Go to navigation Go to content

Getting a doctor to admit he screwed up in a medical malpractice case can be done, but you have to know how.

Many new clients ask how we prove their medical malpractice case.

They assume, incorrectly, that simply because they suffered an injury that automatically means that something was done wrong.

Importantly, we have to obtain confirmation from a medical expert who has reviewed all of your records that there were departures from good and accepted medical care, and that those departures were substantial factors in causing your injuries.

At trial, we must prove that we are more likely right than wrong that the doctor did not treat you appropriately. We must also show that we are more likely right than wrong that the injuries you suffered are a result of the doctor's improper care.

In order to show that the doctor did not treat you appropriately, we use their own medical records as well as their own testimony.

During the course of your lawsuit, I will have an opportunity to question the doctors you have sued at a question-and-answer session, given under oath. This is more commonly known as a deposition. During the course of this question and answer session I will have an opportunity to ask the doctor questions about how and why he treated you. 

If I were to ask the doctor directly whether he did something wrong, he would become defensive and say he did nothing wrong.

If I were to review his medical records with him and ask him whether he'd made mistakes, again he would tell me that he did nothing wrong.

How then can you get a doctor to admit that he did something wrong that led to your injury?

One of the key ways to do that is by asking the right questions at his deposition. It is important to ask the doctor definitions to see whether he has a good fund of medical knowledge. It is also vitally important to find out whether the doctor knows the standards that were in use to treat your condition. By getting the doctor to explain what the standards were for treating a particular condition, I can then establish a baseline to refer back to later on.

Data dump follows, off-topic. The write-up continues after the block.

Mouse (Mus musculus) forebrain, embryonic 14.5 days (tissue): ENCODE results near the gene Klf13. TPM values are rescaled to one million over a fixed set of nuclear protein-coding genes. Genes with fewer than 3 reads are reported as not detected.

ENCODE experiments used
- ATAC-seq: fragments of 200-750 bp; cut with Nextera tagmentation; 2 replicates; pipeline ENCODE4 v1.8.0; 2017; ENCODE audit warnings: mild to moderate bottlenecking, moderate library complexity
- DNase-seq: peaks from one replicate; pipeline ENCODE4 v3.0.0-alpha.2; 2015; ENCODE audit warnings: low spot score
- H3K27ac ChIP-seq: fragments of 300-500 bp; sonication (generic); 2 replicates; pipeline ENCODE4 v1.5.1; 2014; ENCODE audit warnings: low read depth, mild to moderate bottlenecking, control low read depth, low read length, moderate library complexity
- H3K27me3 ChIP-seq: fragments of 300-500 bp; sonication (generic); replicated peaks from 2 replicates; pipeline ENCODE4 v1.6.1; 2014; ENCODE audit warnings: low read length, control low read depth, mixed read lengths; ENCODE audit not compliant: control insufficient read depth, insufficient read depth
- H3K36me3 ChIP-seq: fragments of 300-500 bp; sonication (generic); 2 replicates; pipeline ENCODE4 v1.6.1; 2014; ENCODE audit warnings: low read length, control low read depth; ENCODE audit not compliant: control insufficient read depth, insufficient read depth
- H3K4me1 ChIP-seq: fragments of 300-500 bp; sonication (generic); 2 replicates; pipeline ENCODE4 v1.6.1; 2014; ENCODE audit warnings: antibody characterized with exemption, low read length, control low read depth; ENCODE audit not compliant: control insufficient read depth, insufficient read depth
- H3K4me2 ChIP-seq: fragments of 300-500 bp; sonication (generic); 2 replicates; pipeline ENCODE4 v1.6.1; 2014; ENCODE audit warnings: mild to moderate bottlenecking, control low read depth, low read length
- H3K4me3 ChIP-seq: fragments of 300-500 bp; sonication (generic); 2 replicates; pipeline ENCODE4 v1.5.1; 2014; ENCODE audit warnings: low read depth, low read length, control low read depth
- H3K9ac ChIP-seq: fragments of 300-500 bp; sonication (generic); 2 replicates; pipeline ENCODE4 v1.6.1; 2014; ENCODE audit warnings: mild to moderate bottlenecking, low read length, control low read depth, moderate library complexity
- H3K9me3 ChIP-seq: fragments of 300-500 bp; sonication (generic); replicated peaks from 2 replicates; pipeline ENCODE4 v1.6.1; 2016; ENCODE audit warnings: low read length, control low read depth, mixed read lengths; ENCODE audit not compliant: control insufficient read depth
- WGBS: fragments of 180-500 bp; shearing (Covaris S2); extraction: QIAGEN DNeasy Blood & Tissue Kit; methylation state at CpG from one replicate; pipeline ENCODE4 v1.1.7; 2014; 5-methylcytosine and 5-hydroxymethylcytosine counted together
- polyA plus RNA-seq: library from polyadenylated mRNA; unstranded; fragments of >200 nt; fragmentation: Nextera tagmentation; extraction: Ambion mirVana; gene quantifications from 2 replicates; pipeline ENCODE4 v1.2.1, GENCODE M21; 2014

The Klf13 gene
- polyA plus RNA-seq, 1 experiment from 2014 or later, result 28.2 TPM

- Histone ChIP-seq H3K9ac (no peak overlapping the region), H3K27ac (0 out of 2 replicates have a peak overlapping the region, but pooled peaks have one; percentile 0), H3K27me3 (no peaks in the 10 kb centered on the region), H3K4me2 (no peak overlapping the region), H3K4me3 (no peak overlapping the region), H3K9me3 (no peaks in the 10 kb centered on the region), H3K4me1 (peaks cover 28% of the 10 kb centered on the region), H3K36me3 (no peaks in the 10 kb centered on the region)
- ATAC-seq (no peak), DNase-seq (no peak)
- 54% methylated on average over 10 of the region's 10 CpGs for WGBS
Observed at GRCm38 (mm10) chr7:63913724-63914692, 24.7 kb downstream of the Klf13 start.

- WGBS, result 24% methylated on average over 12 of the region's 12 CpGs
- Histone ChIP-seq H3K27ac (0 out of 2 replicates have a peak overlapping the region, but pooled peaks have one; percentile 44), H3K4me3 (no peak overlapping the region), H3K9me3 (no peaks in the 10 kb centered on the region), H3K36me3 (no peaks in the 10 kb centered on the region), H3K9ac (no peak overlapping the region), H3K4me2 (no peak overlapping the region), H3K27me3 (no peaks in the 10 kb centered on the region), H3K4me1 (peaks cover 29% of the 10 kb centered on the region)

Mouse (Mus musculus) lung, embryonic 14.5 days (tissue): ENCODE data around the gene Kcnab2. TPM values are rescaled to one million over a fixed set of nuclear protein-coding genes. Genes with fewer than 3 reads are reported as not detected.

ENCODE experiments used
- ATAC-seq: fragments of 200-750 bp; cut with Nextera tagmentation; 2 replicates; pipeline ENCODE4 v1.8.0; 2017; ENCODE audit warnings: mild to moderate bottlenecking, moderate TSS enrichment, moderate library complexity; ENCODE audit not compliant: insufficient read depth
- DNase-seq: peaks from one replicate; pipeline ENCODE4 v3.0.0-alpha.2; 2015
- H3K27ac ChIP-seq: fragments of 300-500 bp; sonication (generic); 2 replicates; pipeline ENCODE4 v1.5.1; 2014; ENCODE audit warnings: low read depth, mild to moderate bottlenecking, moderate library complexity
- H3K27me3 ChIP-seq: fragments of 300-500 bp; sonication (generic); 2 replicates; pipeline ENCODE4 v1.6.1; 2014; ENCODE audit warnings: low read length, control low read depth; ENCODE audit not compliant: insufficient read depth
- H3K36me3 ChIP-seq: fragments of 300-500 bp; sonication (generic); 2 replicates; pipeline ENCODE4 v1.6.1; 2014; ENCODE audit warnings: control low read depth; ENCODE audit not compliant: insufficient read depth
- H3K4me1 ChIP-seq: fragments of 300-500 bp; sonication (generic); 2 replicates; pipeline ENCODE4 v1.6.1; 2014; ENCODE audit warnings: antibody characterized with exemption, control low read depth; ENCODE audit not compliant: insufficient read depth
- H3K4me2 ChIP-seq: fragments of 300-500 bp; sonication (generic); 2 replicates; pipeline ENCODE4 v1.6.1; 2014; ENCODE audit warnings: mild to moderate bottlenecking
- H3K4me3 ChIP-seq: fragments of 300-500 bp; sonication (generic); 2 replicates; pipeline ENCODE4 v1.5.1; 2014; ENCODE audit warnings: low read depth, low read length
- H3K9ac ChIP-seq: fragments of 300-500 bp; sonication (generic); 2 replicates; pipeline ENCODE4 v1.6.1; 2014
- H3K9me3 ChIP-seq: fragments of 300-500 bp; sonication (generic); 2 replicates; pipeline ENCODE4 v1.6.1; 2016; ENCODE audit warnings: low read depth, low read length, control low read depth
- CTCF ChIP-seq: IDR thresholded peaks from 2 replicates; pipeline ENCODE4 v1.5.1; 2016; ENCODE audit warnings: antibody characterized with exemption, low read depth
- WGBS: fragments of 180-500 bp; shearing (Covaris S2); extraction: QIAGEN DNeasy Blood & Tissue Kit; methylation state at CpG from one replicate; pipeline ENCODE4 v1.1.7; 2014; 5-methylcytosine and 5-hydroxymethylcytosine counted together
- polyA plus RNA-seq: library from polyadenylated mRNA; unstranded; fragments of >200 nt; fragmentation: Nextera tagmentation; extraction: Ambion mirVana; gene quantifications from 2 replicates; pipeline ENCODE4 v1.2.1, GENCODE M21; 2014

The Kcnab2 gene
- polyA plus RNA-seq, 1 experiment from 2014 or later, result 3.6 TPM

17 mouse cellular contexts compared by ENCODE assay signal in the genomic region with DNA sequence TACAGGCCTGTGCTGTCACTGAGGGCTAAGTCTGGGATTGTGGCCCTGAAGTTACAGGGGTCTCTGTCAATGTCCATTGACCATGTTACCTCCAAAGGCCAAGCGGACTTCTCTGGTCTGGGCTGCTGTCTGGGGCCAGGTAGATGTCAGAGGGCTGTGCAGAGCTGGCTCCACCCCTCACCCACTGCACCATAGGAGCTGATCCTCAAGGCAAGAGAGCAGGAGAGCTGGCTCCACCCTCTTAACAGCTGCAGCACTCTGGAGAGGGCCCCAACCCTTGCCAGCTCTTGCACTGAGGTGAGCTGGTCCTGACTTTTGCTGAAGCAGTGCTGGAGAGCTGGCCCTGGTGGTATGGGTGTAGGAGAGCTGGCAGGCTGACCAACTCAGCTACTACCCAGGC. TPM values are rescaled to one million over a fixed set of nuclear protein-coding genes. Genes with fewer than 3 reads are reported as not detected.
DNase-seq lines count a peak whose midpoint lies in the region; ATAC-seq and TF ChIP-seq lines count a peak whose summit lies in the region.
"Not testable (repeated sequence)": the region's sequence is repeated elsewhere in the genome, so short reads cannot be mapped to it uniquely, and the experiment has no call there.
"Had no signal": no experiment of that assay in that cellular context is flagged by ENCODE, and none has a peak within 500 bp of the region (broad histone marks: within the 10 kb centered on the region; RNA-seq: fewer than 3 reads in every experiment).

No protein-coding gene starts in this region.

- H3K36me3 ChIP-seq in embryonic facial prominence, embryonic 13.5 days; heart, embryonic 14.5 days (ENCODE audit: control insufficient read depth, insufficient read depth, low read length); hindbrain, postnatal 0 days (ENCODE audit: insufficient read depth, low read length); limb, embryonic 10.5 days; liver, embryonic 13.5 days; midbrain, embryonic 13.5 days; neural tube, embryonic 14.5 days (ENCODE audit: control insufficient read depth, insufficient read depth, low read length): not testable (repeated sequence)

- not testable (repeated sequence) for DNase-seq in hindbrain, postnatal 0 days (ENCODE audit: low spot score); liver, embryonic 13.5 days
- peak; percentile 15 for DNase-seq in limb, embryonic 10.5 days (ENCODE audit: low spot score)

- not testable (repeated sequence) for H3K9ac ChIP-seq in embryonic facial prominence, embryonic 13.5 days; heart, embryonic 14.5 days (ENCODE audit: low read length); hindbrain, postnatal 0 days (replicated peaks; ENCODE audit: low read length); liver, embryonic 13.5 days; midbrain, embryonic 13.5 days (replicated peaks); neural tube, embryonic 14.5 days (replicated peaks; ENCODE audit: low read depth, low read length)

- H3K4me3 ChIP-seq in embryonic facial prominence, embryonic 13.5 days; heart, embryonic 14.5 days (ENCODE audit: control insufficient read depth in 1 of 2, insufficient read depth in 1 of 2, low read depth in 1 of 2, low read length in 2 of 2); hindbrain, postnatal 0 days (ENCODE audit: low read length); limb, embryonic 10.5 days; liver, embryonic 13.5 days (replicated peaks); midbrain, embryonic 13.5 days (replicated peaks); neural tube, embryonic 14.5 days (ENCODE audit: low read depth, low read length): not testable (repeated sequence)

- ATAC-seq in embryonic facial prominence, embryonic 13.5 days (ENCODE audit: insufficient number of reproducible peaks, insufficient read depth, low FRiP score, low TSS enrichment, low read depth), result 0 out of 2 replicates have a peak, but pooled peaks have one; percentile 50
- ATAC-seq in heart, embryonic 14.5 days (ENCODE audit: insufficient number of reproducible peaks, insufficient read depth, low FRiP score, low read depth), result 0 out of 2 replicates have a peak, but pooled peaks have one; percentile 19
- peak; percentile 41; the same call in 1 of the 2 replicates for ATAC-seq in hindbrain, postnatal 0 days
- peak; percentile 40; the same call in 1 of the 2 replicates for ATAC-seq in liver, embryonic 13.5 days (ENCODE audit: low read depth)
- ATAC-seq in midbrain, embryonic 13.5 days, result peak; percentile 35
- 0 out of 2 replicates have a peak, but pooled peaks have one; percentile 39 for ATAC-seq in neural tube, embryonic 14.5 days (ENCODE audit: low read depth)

The doctor should be able to recite what the standards of care are in a given circumstance.

Then later in the deposition when I go through your records, I can ask the doctor whether that treatment was done in accordance with good and accepted medical practice. If it was not, the doctor will reluctantly have to admit that there were departures from good and accepted medical care.

Here is an example of some questions that will help establish that the doctor departed from good care:

  • When a patient comes in with head trauma, would you agree it is good medical practice to clinically examine the patient?
  • When the patient complains of feeling drowsy and sluggish, would you agree that is a symptom of head trauma and possibly a subdural hematoma?
  • Would you agree that a patient who sustained head trauma in a car accident, the standard of care requires that you obtain a head x-ray and a CT scan?
  • Tell me the purpose for why you would want an x-ray and a CT scan.
  • Based upon the x-ray and CT scan findings you will then form an opinion about the patient's condition and can then create a treatment plan, correct?
  • You agree that a patient with head trauma who is sluggish, sleepy and slurring their words should have a complete neurological examination as well, true?
  • You would agree that a failure to perform a neurological examination in this instance would be a departure from good and accepted medical care, true?
  • You would also agree that a failure to perform an x-ray and/or CAT scan would also be a departure from good and accepted medical care in this instance correct?

Assuming the case involved a failure to perform a neurological examination and the failure to take imaging tests such as an x-ray and/or CAT scan, what I have done is simply laid the foundation and the groundwork to establish later on, that those things were not done.

Once I have established that they were not done, I will ask the doctor to admit that the failure to perform those tests represent clear departures from good and accepted medical care.

That is how you get a doctor to admit, although reluctantly, that the treatment rendered was not optimal and in fact departed from good medical care.

To learn why you never ask a medical expert "Why?" on cross-examination, I invite you to watch the video below...

 


Gerry Oginski
NY Medical Malpractice & Personal Injury Trial Lawyer